Compare any two graphics cards:
GeForce GT 640 DDR3 vs GeForce GTX 260
IntroThe GeForce GT 640 DDR3 makes use of a 28 nm design. nVidia has clocked the core frequency at 900 MHz. The DDR3 RAM runs at a speed of 1782 MHz on this card. It features 384 SPUs as well as 32 Texture Address Units and 16 ROPs.
Compare all that to the GeForce GTX 260, which comes with GPU clock speed of 576 MHz, and 896 MB of GDDR3 RAM set to run at 999 MHz through a 448-bit bus. It also features 192 SPUs, 64 Texture Address Units, and 28 ROPs.
(No game benchmarks for this combination yet.)
Power Usage and Theoretical Benchmarks
Power Consumption (Max TDP)
Theoretically speaking, the GeForce GTX 260 is 96% quicker than the GeForce GT 640 DDR3 in general, because of its higher data rate. (explain)
Texel RateThe GeForce GTX 260 should be quite a bit (about 28%) better at AF than the GeForce GT 640 DDR3. (explain)
Pixel RateIf using high levels of AA is important to you, then the GeForce GTX 260 is a better choice, but it probably won't make a huge difference. (explain)
Please note that the above 'benchmarks' are all just theoretical - the results were calculated based on the card's specifications, and real-world performance may (and probably will) vary at least a bit.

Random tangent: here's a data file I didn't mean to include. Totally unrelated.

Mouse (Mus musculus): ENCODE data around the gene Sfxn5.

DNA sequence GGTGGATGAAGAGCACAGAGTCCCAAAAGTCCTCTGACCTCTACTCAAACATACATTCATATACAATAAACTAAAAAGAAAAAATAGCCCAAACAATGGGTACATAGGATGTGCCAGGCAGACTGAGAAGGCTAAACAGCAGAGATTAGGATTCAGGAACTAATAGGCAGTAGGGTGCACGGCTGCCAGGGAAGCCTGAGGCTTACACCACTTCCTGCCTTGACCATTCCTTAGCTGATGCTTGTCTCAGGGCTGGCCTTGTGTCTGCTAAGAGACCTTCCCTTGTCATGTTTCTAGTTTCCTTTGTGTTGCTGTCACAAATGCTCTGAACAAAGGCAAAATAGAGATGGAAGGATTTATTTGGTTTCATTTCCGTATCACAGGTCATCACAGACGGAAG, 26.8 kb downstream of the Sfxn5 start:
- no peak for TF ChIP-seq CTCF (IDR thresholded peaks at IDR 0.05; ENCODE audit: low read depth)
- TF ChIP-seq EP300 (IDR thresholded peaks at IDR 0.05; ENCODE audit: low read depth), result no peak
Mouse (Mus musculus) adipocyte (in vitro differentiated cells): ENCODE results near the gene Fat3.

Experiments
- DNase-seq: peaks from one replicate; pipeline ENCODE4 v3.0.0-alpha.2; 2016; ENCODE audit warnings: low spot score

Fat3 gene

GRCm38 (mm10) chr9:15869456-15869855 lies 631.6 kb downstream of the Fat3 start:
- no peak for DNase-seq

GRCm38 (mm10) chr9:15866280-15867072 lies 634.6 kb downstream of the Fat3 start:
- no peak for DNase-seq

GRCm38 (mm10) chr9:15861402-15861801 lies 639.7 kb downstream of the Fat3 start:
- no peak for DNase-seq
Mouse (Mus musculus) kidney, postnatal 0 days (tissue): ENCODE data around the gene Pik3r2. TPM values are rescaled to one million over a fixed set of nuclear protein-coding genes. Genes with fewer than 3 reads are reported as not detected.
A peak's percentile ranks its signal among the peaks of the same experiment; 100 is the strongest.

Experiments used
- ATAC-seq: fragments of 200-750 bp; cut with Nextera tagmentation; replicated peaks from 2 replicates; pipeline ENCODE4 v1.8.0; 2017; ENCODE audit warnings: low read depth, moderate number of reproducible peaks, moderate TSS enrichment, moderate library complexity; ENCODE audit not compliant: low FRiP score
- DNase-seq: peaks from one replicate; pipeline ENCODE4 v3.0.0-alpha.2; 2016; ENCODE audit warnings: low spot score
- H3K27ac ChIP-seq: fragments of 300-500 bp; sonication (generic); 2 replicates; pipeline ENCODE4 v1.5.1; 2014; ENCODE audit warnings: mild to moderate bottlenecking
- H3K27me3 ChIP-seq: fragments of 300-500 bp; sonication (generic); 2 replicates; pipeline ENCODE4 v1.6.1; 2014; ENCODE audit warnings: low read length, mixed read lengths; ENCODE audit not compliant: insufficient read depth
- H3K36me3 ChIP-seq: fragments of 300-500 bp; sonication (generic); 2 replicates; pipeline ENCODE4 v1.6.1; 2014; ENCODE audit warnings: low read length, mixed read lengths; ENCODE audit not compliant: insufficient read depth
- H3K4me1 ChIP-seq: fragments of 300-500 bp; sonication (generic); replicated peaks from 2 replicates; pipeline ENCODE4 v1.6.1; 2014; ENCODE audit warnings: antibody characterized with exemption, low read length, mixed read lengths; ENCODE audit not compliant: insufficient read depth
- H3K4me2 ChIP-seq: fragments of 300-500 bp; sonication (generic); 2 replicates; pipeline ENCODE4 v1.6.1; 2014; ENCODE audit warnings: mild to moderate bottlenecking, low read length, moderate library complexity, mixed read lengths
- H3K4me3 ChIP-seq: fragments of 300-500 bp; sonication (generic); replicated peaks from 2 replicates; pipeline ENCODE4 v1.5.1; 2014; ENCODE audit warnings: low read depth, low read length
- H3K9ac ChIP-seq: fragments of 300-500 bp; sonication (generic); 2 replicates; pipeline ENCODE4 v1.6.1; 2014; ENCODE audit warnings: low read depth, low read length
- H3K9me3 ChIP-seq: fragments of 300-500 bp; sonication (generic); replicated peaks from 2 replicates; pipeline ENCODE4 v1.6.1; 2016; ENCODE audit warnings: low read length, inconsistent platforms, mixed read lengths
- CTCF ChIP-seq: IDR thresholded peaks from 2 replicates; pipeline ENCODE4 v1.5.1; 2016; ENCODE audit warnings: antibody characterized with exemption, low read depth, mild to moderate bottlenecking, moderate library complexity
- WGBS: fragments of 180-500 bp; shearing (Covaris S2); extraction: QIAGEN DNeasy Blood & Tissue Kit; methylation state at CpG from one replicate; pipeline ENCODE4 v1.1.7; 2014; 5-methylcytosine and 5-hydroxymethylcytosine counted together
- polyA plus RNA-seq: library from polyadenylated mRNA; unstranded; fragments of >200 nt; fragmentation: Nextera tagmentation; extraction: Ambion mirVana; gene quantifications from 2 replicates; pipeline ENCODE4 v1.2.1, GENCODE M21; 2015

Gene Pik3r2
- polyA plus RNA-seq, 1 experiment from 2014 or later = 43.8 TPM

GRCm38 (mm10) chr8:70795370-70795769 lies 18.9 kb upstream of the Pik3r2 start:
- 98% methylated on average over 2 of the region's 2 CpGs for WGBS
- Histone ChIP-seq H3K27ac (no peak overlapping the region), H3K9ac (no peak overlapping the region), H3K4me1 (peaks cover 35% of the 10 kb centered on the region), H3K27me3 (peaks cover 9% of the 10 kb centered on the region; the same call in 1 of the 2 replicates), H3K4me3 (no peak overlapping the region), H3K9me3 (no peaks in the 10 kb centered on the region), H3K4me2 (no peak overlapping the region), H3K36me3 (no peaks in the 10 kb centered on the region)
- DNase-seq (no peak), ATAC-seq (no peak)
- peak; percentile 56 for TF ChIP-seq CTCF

Please note that the price comparisons are based on search keywords - sometimes it might show cards with very similar names that are not exactly the same as the one chosen in the comparison. We do try to filter out the wrong results as best we can, though.
Memory Bandwidth: Memory bandwidth is the largest amount of data (measured in megabytes per second) that can be moved past the external memory interface in a second. It is worked out by multiplying the card's interface width by its memory speed. If the card has DDR RAM, it should be multiplied by 2 again. If DDR5, multiply by 4 instead. The better the bandwidth is, the faster the card will be in general. It especially helps with anti-aliasing, HDR and high resolutions.
Texel Rate: Texel rate is the maximum number of texture map elements (texels) that can be processed per second. This figure is worked out by multiplying the total number of texture units of the card by the core speed of the chip. The higher this number, the better the graphics card will be at texture filtering (anisotropic filtering - AF). It is measured in millions of texels in one second.
Pixel Rate: Pixel rate is the most pixels the video card could possibly write to its local memory in a second - measured in millions of pixels per second. Pixel rate is worked out by multiplying the amount of Raster Operations Pipelines by the the card's clock speed. ROPs (Raster Operations Pipelines - sometimes also referred to as Render Output Units) are responsible for drawing the pixels (image) on the screen. The actual pixel rate is also dependant on many other factors, especially the memory bandwidth of the card - the lower the bandwidth is, the lower the ability to reach the maximum fill rate.